Study shows same MRSA bacteria circulates in both humans and pets

A new study published in the American Society for Microbiolog's mBio journal this week showed that a shared population of methicillin-resistant Staphylococcus aureus (MRSA) bacteria circulates in humans and companion animals.

MRSA lives on the skin of humans and animals, causing difficult-to-treat infections in both.

"Our study demonstrates that humans and companion animals readily exchange and share MRSA bacteria from the same population," Mark Holmes, the senior author of the study and a senior lecturer in preventive veterinary medicine at the University of Cambridge in England, said. "It also furthers the 'one health' view of infectious diseases that the pathogens infecting both humans and animals are intrinsically linked, and provides evidence that antibiotic usage in animal medicine is shaping the population of a major human pathogen."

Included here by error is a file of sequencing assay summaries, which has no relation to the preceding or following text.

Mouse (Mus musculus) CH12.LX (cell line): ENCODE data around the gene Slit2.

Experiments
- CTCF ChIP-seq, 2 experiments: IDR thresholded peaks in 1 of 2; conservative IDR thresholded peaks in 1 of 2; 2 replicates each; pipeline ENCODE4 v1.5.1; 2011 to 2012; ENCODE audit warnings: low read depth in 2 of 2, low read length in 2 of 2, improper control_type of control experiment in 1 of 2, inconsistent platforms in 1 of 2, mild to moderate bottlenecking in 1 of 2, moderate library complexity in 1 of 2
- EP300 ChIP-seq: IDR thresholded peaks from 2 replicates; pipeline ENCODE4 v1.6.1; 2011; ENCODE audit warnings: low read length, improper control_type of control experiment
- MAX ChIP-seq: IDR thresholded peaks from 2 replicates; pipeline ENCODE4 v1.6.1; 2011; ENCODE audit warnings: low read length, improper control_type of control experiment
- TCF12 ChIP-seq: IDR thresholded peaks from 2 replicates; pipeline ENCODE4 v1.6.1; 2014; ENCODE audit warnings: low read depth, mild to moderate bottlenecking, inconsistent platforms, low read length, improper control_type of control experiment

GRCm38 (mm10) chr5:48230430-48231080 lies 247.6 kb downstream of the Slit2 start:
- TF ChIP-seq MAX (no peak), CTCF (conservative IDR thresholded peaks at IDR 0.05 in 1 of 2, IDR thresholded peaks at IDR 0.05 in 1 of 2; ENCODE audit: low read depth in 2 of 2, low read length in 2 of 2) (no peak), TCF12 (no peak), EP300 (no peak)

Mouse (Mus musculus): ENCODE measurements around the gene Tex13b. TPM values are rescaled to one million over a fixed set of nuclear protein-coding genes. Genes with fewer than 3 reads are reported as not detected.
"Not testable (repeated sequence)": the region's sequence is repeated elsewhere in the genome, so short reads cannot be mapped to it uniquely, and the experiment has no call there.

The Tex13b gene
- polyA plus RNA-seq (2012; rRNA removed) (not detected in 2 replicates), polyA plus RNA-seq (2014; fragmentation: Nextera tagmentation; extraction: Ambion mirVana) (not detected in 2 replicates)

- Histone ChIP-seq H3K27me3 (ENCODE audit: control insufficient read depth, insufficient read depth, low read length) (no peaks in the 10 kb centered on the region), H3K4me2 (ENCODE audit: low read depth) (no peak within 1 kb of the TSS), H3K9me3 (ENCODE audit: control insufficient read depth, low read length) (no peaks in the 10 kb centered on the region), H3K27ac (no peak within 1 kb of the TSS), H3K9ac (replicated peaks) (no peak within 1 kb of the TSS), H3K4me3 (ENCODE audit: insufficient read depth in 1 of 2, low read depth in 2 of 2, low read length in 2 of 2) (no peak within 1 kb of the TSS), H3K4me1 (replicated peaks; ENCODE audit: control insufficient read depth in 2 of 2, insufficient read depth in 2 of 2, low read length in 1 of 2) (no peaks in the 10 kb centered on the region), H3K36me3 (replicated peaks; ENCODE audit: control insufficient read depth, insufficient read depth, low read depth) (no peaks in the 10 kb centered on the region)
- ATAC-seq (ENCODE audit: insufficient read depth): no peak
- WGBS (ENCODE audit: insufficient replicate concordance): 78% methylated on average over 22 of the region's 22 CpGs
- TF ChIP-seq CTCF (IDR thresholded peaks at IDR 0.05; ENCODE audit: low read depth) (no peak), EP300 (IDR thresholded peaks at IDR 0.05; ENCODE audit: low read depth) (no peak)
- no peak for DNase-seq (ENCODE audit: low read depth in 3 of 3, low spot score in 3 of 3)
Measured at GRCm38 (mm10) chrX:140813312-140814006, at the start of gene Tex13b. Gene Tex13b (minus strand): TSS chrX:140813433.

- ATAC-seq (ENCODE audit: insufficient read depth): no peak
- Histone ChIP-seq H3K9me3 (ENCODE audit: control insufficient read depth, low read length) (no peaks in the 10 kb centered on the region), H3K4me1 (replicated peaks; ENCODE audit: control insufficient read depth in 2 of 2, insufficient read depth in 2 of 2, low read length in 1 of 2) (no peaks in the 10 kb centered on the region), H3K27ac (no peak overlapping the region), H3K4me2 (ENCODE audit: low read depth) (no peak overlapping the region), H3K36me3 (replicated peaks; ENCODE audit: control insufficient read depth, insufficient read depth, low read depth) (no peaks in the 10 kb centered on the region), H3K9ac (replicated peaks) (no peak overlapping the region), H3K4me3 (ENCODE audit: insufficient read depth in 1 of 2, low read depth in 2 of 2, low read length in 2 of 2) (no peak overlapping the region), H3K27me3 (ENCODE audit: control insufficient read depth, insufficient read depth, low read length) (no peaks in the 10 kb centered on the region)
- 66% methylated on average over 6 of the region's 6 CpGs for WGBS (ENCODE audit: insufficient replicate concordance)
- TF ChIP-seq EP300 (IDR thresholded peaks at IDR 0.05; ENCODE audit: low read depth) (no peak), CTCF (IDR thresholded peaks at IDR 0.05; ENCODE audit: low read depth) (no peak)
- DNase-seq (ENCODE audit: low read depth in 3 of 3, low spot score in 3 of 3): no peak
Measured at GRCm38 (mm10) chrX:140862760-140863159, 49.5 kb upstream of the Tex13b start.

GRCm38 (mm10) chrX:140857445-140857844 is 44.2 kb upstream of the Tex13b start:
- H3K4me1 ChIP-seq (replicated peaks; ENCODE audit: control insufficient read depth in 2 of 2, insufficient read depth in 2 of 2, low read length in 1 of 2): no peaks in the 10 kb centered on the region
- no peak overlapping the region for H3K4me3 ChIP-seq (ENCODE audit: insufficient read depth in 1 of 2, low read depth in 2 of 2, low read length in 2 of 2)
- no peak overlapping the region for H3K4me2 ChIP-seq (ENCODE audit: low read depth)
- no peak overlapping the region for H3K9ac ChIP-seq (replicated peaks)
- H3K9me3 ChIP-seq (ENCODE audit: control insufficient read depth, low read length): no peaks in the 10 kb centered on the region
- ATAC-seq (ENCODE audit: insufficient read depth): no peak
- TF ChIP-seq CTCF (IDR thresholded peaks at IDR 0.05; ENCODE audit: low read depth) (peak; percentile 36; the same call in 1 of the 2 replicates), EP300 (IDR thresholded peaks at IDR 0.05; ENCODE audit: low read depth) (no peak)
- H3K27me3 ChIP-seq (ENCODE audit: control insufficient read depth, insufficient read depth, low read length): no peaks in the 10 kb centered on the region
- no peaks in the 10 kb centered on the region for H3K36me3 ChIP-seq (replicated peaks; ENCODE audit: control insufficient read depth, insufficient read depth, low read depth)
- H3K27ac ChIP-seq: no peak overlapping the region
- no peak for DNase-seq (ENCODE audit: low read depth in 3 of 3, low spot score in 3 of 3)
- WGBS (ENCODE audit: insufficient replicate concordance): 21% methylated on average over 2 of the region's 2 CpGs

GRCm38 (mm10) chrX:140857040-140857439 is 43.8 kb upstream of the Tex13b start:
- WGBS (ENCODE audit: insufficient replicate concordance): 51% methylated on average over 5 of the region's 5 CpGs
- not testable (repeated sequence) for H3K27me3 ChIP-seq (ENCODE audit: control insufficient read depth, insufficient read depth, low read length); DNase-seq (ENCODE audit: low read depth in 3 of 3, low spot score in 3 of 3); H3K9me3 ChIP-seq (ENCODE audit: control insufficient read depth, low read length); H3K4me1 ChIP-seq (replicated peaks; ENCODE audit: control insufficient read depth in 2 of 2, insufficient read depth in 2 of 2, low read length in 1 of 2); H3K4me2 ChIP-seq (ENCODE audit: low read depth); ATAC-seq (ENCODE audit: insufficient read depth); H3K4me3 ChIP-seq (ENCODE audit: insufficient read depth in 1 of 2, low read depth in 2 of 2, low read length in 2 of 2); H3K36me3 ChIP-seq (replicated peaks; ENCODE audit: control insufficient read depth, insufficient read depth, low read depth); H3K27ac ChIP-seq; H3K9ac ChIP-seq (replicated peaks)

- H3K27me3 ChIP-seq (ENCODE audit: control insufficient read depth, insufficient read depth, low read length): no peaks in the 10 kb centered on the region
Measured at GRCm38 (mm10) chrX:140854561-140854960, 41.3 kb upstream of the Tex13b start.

Holmes studied the genomes of 46 MRSA samples collected from dogs and cats in two U.K. veterinary hospitals between August 2003 and August 2007. Holmes and his colleagues found that the samples were similar to those associated with MRSA strands in humans.

The study also revealed that all animal infections fell in the same family: Epidemic MRSA 15 (EMRSA-15) (sequence type ST22). The placing of the bacteria, which is similar to human bacteria, showed that the companion animal bacteria likely originated in humans.

The animal MRSA were shown to have less resistance to the antibiotic erythromycin than the bacteria found in humans, though they were more resistant to the antibiotic clindamycin, which is popular in U.K. veterinary medicine.